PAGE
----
Part of the issue is likely down to the fact that we thus far have confined our searches to English-language terms and are therefore missing out on all the references to Catholicism in Spanish.

You think? And maybe you should mention that most other countries have much lower rates of internet access? AND THAT BRAZILIANS DO NOT SPEAK SPANISH, IDIOTS!

Our readers might also be interested in the fact that there are parts of the country in which the Amish are most visible in religious cyberspaces: a somewhat surprising finding given the fact that they are not supposed to be using contemporary technology - let alone be annotating Google placemarks.

What? You don't have to be a member of anything to annotate a placemark; more than likely these are furniture stores or quilt shops. I'm certain that they must have some software that strips the keywords and geocoding from the placemark files (there's no way they can manually do this for the entire country, let alone the world), but THEY NEVER SAY THIS.

OK, well, they do say this in the PDF of their professional presentation (despite the URL, he does not work at Harvard).

But check slides 15-16. Hinduism and Buddhism have that many placemarks in the U.S.? REALLY? If they were marking temples, wouldn't they be called Such-and-such Hindu Temple, not Such-and-such HINDUISM Temple? It doesn't make any sense.

What is slide 20 supposed to prove, other than you want to keep your audience awake by mentioning sex? South Americans don't have sex? Europeans are godless heathens who fuck like rabbits? Please, enlighten us.

Here's a much worse example on their blog. The real question is why people put "drunk" and "sober" in placemarks. "Bob's Bar is a great place to get drunk" makes some sense. "Man, last night I stayed so sober at Joe's Pizza" does not. THE INFURIATING PART is their graph.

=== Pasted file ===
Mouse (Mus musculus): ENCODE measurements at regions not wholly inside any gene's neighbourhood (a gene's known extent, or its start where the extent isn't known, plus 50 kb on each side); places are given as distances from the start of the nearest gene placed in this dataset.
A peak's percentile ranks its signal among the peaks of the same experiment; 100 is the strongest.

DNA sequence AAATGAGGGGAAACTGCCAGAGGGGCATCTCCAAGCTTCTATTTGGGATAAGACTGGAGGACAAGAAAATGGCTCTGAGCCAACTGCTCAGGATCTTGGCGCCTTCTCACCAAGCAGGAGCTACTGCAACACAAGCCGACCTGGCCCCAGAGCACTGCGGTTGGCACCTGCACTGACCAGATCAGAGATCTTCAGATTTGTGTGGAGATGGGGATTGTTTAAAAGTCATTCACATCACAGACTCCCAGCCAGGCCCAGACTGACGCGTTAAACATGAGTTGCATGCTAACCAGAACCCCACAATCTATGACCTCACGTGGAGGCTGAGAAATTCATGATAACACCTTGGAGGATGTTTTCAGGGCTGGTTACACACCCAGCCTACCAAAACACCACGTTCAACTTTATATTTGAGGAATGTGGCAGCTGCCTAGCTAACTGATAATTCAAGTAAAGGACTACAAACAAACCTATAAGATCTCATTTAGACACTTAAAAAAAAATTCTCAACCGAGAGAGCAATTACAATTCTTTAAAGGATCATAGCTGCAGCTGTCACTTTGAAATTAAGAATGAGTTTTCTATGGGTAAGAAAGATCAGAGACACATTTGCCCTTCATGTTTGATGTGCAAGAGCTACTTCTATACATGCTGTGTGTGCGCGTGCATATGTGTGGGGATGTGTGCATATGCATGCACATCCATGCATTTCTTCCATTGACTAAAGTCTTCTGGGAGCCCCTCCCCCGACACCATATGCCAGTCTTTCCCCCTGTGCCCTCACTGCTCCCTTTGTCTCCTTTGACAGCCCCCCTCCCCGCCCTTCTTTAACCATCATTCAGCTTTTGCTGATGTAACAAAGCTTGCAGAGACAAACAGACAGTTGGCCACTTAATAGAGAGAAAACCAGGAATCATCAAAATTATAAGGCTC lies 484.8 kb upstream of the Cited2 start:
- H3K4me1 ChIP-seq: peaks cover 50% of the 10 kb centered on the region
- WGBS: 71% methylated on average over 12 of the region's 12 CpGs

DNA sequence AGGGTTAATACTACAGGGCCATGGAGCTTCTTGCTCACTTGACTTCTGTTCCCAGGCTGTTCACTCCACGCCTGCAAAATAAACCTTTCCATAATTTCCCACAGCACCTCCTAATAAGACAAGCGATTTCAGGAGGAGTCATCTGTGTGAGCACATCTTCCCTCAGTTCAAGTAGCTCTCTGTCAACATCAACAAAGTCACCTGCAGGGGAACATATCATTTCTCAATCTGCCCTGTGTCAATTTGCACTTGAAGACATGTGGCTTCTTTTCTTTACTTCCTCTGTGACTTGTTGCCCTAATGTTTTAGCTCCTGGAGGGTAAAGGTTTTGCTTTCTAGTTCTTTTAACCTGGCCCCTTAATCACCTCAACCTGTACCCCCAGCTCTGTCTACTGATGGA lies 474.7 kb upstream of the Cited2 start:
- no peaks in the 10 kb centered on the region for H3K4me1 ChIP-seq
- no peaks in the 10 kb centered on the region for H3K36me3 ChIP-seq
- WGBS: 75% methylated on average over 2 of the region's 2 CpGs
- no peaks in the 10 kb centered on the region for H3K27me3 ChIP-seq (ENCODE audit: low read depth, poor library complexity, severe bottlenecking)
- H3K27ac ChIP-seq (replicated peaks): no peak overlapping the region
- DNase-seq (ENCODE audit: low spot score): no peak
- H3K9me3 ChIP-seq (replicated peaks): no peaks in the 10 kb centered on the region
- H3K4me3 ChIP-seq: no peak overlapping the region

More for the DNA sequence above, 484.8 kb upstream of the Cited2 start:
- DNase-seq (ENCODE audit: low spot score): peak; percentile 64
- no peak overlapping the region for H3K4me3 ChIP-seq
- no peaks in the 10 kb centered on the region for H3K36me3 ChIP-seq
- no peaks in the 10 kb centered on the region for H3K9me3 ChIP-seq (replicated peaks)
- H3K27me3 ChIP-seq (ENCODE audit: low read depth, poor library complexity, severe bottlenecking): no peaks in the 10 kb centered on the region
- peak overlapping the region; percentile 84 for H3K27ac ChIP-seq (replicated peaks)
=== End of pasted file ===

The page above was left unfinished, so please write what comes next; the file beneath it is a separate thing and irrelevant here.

In short, the number of user generated placemarks referencing the word "sober" is negatively related to the number of traffic fatalities resulting from drunk drivers. Although there isn't a direct causal relationship between the two (after all, how would the creation of a placemark affect individual decisions about driving?), the existence of a correlation at all is a compelling example of how online and offline human activity can mirror each other.

NO IT'S NOT NEGATIVELY RELATED. IT'S NOT RELATED AT ALL. R-SQUARE OF 0.192 IS MEANINGLESS. Even this SEO clown knows this. "The closer to 1.0 the R-square value is, the better the model. The closer the R-square value is to 0, the worse the model. "

It's like saying the color of my hair affects your propensity to like kittens.

GRARRRRRRRRRRR

-----------------

The reason this infuriates me is that Internet people are in love with infographics, and they see "Oooh pretty map that is relevant to my interests" and delve no further. The south is mostly Baptist - well, NO SHIT, SHERLOCK.

It also makes geography look like a messy, superficial discipline. I have a B.S. in sociology with a geography minor, and a Masters in Urban Planning with a concentration in Geographic Information Systems. I certainly don't know everything, but I know sloppy research when I see it.
posted by desjardins at 9:58 AM on March 18, 2010